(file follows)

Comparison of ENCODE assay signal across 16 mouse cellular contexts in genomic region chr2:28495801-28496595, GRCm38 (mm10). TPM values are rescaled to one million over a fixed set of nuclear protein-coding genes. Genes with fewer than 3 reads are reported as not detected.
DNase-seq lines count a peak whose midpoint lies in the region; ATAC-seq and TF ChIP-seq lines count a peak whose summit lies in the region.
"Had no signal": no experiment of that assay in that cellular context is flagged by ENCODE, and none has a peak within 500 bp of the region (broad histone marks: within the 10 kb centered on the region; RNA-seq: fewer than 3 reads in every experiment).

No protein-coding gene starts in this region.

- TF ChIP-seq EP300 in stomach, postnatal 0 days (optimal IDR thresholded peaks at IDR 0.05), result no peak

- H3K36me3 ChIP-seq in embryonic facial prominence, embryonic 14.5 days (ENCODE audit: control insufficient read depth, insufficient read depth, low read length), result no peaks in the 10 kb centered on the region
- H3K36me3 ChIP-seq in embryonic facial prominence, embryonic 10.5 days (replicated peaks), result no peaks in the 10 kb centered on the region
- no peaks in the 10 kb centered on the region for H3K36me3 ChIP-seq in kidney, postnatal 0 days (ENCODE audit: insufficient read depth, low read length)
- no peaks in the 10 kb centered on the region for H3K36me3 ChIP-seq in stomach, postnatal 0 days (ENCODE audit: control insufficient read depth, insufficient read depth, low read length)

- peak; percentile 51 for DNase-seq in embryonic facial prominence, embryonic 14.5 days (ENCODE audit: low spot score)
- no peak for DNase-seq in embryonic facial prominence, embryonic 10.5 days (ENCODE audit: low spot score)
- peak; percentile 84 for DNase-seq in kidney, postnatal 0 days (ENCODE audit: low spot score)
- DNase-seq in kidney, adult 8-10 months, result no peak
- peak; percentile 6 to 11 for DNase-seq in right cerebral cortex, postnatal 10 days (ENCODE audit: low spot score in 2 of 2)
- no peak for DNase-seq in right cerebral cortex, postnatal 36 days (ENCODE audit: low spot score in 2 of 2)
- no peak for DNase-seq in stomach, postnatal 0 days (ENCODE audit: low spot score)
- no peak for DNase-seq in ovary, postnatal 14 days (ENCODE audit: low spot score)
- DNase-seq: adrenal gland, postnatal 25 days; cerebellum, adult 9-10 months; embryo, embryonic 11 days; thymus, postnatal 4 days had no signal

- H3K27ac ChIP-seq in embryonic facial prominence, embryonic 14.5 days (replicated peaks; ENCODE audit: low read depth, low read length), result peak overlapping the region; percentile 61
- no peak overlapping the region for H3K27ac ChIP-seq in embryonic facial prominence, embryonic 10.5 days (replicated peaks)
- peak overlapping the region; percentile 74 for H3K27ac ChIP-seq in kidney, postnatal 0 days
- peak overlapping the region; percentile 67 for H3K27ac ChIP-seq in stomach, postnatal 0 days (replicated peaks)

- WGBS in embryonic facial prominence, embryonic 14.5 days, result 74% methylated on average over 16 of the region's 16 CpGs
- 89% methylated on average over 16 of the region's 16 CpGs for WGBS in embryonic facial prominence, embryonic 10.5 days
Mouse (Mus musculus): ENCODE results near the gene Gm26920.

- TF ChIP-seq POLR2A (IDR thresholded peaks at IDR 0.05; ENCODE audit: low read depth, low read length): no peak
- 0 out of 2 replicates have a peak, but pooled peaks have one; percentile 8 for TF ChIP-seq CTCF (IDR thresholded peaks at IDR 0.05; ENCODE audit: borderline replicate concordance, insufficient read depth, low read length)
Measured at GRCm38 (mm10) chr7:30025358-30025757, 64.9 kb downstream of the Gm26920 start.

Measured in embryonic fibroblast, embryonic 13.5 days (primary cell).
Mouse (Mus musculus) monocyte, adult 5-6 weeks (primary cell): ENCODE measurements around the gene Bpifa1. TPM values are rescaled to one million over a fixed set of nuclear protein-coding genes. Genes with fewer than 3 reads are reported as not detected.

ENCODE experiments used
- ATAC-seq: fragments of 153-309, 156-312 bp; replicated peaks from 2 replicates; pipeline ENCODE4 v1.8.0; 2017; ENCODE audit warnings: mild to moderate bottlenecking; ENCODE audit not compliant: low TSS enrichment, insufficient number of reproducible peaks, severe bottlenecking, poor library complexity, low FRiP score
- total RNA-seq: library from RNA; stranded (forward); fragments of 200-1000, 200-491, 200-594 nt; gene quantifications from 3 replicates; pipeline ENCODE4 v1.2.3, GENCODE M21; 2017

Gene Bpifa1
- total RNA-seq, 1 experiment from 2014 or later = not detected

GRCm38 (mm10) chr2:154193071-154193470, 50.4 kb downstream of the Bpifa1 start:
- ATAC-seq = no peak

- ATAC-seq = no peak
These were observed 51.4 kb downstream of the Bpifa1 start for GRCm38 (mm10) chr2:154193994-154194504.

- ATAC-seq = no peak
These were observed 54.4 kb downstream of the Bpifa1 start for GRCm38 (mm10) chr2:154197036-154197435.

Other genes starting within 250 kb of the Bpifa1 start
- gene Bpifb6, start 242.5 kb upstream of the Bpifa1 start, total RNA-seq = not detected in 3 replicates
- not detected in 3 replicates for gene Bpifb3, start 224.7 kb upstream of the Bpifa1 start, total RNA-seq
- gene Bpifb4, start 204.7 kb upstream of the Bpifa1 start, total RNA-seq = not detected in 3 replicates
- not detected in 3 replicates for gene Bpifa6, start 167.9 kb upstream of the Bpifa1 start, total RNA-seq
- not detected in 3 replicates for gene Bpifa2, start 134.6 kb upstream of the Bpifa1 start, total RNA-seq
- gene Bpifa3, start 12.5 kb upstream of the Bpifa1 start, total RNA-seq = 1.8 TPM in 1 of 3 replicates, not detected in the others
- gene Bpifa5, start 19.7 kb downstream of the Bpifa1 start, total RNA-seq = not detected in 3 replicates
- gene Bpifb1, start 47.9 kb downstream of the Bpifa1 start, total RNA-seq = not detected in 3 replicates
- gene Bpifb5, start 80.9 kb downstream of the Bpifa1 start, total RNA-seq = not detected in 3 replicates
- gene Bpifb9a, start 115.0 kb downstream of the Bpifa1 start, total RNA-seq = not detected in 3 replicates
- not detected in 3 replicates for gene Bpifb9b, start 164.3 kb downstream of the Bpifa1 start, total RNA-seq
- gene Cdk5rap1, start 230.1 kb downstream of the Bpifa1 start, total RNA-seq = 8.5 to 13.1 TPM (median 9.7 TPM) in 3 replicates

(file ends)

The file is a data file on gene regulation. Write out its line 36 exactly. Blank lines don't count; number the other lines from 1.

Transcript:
GRCm38 (mm10) chr2:154193071-154193470, 50.4 kb downstream of the Bpifa1 start: